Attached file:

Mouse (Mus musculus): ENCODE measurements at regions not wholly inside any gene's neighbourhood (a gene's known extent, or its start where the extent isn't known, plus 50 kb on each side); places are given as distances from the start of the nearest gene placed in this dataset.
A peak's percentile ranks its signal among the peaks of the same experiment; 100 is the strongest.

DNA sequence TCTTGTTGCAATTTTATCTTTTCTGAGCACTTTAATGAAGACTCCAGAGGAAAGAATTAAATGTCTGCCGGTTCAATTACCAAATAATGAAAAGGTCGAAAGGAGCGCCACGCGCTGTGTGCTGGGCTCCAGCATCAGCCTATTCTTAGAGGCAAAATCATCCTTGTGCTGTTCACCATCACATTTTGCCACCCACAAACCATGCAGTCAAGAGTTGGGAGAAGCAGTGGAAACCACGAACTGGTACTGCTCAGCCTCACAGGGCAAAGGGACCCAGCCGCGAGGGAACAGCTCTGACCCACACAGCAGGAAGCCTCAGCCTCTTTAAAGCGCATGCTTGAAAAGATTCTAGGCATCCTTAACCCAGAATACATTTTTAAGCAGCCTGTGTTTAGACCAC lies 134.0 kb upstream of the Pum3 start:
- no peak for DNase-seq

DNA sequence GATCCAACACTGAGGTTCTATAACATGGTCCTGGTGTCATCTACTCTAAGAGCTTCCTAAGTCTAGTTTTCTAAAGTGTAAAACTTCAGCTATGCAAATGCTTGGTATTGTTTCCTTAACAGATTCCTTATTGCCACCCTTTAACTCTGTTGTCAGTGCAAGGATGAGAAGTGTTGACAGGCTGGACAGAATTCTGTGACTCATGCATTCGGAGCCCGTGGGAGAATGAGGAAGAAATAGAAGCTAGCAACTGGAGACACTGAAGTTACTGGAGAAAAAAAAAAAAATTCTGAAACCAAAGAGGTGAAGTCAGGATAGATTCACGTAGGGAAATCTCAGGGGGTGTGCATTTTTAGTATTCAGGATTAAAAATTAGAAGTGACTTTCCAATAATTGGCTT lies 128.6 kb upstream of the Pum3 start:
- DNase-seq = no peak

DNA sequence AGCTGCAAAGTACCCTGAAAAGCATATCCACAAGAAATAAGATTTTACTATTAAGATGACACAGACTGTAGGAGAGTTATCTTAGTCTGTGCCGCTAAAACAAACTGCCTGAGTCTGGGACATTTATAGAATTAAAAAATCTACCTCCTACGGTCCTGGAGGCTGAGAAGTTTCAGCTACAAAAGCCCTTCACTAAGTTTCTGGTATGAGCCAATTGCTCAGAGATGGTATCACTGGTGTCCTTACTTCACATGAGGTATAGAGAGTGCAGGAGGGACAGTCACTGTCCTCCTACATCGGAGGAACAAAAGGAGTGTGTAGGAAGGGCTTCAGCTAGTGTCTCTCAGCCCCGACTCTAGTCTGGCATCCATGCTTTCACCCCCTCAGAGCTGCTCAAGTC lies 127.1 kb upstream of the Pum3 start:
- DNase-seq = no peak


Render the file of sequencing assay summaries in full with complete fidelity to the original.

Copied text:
Mouse (Mus musculus): ENCODE measurements at regions not wholly inside any gene's neighbourhood (a gene's known extent, or its start where the extent isn't known, plus 50 kb on each side); places are given as distances from the start of the nearest gene placed in this dataset.
A peak's percentile ranks its signal among the peaks of the same experiment; 100 is the strongest.

DNA sequence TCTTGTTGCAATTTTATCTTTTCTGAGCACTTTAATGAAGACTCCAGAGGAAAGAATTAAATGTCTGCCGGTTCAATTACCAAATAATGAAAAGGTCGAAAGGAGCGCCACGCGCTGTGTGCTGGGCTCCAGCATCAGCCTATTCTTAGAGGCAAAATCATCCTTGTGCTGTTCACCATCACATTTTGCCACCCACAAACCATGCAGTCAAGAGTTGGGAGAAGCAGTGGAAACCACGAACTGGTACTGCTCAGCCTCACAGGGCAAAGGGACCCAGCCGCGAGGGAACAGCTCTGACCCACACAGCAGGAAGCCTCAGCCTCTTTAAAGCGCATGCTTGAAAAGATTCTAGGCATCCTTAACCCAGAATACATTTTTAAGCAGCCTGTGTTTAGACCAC lies 134.0 kb upstream of the Pum3 start:
- no peak for DNase-seq

DNA sequence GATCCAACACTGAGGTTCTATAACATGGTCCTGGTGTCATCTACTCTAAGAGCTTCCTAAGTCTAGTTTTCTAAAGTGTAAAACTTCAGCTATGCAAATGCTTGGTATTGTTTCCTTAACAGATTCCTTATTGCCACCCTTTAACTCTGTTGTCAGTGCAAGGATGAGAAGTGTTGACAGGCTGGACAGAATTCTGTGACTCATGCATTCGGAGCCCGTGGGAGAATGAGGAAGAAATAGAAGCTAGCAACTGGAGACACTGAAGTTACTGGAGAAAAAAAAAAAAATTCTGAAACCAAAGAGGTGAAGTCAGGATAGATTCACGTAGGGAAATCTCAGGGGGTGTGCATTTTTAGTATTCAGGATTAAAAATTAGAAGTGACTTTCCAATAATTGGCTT lies 128.6 kb upstream of the Pum3 start:
- DNase-seq = no peak

DNA sequence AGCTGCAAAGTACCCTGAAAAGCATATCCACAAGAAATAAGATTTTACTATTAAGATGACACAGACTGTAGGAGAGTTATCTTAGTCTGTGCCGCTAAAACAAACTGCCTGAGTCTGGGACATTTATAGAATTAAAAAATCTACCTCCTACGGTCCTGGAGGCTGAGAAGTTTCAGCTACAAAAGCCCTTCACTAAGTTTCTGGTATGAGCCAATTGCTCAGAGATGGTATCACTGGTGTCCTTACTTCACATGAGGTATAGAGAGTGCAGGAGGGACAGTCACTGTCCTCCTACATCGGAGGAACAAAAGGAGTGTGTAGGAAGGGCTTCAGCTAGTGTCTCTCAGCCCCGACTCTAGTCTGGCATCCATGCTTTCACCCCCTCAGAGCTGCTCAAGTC lies 127.1 kb upstream of the Pum3 start:
- DNase-seq = no peak